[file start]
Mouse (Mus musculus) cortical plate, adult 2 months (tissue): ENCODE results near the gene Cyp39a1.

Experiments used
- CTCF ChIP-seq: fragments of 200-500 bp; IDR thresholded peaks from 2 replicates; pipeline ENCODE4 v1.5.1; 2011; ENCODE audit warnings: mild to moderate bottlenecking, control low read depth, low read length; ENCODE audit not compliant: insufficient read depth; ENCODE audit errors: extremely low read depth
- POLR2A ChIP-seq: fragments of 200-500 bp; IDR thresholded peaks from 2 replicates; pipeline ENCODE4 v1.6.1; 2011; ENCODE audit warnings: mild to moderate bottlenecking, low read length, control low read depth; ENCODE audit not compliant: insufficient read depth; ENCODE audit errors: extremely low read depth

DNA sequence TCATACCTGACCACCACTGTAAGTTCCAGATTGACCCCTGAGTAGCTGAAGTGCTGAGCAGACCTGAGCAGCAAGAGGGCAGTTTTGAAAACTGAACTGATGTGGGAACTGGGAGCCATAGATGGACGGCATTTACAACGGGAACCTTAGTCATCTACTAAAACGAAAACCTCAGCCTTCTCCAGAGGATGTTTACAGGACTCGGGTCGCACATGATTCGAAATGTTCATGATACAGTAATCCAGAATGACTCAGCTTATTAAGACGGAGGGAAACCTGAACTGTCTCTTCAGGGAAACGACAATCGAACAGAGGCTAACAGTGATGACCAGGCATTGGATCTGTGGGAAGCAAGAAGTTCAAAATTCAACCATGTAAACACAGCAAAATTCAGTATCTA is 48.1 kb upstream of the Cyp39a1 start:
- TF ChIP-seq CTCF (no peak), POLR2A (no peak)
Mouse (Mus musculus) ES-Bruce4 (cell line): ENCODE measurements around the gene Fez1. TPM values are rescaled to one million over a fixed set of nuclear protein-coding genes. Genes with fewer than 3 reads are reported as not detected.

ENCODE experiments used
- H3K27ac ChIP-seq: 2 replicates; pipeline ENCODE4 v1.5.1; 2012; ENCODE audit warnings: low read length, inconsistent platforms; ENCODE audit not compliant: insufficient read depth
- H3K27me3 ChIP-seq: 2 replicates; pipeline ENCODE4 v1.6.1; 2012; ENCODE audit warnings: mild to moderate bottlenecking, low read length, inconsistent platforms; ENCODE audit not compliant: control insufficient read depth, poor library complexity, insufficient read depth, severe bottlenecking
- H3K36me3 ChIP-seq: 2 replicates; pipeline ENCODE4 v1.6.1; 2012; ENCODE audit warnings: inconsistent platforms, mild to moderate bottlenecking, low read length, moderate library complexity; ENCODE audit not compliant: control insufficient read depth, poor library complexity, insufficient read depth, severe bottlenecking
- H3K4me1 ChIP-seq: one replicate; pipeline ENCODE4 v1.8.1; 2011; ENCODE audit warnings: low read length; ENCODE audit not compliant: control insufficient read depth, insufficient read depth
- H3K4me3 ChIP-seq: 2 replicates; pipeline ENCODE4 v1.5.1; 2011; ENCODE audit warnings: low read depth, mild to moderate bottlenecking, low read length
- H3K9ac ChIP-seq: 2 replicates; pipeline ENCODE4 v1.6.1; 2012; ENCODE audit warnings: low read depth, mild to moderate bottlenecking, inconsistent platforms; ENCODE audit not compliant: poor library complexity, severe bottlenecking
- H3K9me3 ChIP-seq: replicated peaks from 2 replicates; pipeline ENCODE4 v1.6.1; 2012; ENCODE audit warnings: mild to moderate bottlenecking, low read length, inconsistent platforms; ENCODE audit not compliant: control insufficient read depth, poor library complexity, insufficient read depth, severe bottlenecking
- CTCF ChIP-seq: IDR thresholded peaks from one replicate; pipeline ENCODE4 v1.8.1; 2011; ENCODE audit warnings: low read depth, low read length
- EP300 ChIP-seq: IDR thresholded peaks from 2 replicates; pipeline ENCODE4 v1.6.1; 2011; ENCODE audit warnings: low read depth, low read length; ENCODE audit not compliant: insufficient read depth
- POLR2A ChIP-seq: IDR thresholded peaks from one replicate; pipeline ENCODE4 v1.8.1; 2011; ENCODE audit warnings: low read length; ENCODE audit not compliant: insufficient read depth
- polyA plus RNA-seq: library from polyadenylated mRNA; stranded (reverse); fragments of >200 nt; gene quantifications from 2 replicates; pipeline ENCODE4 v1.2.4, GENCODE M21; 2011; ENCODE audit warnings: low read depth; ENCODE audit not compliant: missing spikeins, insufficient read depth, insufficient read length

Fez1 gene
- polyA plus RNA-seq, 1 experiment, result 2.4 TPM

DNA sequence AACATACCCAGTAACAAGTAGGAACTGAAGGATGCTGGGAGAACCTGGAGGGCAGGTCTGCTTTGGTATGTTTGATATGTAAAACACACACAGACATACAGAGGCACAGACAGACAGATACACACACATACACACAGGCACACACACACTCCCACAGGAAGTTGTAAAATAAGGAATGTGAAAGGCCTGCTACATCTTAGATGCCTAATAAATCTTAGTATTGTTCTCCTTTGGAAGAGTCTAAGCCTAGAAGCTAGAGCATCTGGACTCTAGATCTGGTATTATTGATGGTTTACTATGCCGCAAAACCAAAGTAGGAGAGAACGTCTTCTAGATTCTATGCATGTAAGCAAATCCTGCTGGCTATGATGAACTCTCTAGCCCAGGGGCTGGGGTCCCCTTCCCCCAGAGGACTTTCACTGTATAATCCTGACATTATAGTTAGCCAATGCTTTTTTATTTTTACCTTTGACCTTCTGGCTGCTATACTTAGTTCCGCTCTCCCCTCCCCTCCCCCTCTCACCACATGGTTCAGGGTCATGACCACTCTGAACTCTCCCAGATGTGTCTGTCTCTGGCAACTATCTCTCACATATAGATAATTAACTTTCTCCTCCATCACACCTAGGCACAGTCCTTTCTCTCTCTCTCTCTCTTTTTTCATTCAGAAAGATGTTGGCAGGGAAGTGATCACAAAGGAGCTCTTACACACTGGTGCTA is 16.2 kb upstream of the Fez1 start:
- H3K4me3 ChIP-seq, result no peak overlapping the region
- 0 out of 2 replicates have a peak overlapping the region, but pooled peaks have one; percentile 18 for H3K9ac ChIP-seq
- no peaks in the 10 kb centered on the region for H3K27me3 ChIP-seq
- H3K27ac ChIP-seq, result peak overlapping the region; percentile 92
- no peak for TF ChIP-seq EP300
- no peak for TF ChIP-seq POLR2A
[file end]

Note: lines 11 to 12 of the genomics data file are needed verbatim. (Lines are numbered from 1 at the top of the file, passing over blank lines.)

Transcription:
- H3K36me3 ChIP-seq: 2 replicates; pipeline ENCODE4 v1.6.1; 2012; ENCODE audit warnings: inconsistent platforms, mild to moderate bottlenecking, low read length, moderate library complexity; ENCODE audit not compliant: control insufficient read depth, poor library complexity, insufficient read depth, severe bottlenecking
- H3K4me1 ChIP-seq: one replicate; pipeline ENCODE4 v1.8.1; 2011; ENCODE audit warnings: low read length; ENCODE audit not compliant: control insufficient read depth, insufficient read depth